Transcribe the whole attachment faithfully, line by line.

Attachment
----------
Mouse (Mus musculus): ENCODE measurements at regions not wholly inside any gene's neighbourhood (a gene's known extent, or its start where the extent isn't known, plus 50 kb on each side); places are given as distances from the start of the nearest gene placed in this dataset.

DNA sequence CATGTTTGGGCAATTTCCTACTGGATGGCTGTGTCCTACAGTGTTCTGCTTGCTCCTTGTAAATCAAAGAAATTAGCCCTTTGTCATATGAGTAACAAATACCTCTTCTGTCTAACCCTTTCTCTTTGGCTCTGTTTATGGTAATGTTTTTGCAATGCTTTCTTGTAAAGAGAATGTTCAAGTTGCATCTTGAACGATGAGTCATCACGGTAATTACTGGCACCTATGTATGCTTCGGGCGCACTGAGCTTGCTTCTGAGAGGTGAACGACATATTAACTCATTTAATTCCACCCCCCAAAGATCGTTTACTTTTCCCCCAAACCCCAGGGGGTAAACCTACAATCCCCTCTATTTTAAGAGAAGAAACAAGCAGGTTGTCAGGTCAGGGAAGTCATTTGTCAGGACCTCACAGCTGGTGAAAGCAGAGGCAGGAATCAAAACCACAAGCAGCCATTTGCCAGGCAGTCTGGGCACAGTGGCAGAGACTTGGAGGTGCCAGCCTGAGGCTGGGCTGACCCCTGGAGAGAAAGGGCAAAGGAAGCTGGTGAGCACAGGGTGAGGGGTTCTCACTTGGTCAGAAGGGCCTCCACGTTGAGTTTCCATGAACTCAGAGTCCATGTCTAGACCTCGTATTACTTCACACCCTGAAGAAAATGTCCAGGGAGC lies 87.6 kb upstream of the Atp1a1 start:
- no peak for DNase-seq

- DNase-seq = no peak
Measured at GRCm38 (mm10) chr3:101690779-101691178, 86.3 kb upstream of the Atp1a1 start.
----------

Mouse (Mus musculus): ENCODE measurements at regions not wholly inside any gene's neighbourhood (a gene's known extent, or its start where the extent isn't known, plus 50 kb on each side); places are given as distances from the start of the nearest gene placed in this dataset.

DNA sequence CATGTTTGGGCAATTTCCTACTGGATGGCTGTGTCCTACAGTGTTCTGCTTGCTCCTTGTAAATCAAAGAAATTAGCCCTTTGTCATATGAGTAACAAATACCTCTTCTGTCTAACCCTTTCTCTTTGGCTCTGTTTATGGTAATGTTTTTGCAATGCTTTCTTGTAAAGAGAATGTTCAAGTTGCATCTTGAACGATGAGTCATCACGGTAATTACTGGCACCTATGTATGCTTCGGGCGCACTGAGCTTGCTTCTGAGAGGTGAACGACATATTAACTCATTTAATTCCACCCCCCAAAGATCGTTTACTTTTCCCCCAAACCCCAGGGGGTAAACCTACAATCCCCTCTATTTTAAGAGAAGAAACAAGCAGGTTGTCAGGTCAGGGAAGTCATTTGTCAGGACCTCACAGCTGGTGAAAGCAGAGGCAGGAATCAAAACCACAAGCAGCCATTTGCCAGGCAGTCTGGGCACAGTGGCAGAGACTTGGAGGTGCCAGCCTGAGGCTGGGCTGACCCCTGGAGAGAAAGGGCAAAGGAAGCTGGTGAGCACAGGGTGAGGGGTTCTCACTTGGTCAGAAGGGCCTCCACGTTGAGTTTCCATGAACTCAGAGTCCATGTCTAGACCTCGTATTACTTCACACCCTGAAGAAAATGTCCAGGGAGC lies 87.6 kb upstream of the Atp1a1 start:
- no peak for DNase-seq

- DNase-seq = no peak
Measured at GRCm38 (mm10) chr3:101690779-101691178, 86.3 kb upstream of the Atp1a1 start.